Thursday, June 13, 2013

Gigalo of the Buckaroo

It's an odd juxtaposition.  But when most people think of "writers"--they usually think of money.  Commonly, the first question a person asks about a book is:  "How much does a writer make from a book?"

Short answer:  The majority of books don't make a dime.

Most people would be surprised to learn, for example, that I made more from writing essays, poems and articles in 2012 than I did from all of my book royalties combined.  (Which believe me, Nelson, ain't sayin' a whole lot.)

Last week I did make money from selling a short story.  But I did sell one.  For $3.00.  Note where the decimal falls and how many zeroes are after the decimal.  But listen, I don't write for the money.  It's the same with everything I do.  Not about the money.  One has to want to write, and then one has to write, in order to be a writer.  No other way.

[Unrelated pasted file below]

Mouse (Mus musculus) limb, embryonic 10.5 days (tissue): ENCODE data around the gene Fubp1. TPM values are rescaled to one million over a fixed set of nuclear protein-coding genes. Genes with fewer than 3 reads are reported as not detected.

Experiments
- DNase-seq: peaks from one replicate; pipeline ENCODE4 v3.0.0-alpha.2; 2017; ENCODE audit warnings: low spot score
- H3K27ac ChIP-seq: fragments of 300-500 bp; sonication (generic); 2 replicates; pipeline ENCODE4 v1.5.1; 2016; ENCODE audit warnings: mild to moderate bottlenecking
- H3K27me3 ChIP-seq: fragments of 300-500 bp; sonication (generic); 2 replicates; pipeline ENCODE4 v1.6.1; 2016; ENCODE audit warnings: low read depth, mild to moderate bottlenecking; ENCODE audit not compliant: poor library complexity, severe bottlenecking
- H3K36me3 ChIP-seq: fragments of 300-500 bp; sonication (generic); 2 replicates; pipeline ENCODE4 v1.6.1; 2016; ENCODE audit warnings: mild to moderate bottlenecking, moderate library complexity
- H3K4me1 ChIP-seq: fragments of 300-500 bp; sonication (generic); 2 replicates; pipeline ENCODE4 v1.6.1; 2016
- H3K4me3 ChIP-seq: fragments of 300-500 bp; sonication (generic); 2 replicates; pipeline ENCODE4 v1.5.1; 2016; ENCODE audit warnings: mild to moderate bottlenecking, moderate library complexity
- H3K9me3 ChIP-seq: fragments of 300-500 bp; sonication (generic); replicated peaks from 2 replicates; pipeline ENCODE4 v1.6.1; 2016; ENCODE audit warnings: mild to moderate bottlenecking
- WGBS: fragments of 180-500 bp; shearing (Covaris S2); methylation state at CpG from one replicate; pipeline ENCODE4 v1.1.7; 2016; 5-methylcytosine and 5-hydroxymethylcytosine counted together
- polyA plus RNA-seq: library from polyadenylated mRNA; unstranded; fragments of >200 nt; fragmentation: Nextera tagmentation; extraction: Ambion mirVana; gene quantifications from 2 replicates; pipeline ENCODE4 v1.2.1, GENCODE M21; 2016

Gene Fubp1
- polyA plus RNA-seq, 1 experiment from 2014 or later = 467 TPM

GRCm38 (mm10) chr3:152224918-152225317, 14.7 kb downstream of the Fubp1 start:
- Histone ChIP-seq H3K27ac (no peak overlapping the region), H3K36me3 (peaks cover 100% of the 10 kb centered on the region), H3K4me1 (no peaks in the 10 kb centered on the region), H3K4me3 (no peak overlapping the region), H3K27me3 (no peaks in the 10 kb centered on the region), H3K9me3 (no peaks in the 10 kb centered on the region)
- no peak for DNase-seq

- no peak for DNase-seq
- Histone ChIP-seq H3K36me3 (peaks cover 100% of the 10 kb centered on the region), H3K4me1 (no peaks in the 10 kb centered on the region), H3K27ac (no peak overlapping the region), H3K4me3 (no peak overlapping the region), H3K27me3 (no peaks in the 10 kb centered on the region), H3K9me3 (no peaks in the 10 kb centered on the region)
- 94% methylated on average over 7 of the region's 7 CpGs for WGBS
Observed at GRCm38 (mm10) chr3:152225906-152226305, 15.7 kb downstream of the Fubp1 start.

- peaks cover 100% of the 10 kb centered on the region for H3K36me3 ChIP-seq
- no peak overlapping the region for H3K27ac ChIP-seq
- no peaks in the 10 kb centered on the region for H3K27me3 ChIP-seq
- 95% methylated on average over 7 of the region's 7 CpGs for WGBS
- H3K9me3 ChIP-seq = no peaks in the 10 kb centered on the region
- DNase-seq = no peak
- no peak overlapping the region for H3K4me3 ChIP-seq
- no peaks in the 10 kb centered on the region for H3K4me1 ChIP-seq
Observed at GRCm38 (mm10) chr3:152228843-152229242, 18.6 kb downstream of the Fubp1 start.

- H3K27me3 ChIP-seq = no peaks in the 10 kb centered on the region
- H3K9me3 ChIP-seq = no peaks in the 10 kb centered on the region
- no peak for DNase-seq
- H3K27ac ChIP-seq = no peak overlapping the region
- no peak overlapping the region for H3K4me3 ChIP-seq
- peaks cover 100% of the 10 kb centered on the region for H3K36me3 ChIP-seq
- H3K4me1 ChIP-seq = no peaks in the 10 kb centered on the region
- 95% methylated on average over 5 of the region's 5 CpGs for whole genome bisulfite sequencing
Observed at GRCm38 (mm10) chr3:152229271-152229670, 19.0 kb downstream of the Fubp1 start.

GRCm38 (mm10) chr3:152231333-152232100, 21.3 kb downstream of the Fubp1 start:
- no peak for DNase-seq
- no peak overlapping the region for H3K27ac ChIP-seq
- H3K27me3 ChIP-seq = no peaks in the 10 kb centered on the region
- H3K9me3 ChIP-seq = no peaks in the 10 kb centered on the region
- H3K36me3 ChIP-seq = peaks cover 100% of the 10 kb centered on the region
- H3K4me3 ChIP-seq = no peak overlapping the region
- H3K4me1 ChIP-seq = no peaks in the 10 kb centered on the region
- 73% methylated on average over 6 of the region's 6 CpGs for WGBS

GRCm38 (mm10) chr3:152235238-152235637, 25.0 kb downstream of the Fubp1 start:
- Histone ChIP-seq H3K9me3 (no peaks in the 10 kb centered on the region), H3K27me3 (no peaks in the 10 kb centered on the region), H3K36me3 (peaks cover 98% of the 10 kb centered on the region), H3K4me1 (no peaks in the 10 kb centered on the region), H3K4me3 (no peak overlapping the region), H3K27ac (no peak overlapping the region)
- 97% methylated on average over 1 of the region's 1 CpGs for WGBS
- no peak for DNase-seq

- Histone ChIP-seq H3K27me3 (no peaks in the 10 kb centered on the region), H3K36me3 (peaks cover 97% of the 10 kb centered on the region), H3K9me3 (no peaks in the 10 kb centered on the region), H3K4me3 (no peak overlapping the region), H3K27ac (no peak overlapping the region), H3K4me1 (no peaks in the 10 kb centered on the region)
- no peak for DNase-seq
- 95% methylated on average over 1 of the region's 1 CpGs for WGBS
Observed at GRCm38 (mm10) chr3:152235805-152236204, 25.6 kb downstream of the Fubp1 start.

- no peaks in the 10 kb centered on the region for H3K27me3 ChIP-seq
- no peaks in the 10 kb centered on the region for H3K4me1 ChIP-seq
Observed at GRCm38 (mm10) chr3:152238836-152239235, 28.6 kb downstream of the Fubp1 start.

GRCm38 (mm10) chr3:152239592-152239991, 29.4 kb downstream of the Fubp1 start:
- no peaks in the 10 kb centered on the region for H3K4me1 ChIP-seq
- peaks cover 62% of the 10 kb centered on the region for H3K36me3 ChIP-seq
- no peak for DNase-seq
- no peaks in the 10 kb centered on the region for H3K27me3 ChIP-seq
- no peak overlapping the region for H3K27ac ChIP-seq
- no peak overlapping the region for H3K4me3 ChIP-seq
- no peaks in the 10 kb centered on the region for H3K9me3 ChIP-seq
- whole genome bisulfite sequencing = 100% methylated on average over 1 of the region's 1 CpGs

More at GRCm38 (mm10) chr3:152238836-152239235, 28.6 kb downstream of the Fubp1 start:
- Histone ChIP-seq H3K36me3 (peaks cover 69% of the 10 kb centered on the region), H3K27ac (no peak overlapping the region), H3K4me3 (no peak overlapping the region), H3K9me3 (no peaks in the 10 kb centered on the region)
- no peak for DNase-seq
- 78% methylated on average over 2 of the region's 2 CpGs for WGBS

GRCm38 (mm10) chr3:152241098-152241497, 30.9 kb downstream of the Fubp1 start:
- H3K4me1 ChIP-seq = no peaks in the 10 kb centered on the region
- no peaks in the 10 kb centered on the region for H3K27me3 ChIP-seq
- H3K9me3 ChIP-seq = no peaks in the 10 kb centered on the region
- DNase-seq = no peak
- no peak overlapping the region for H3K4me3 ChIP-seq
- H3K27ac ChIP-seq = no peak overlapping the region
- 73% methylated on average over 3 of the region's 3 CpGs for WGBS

This past week, as I've come home late from the gym (and I do mean LATE good-golly-Miss-Molly, post 10 p.m.), I've sat down to write short essays of five hundred words that I'm weaving into chapters.  This has not been easy--having burned nearly 1000 calories an evening with 1.5 hours of Stairmaster work each night . . . but the deadlines don't wait.  The editors want their cookies.  I have to keep cooking them.

Looking back on these first six months of 2013 I noted that I have written (and published) nearly 50 essays . . . which is to say that in twenty-five weeks I've produced nearly two published essays a week, mostly for pay, and with the promise of another 50 more by years end.  (But again, note the pay rate.)

As weird as it sounds to my wife, I've created a goal to publish 200 short pieces in 2013.  Magazine articles, devotions, essays, book reviews, you name it.  She thinks I'm nuts.  Probably am.  But I'm well on my way.  

I may be one of the last writers in America who will write for a few bucks a pop.  I'm like a gigolo.  An editor wants it.  She's gonna get something from me.  Especially if she is willing to pay.

Writing.  It's the oldest occupation.  And the most humbling. 

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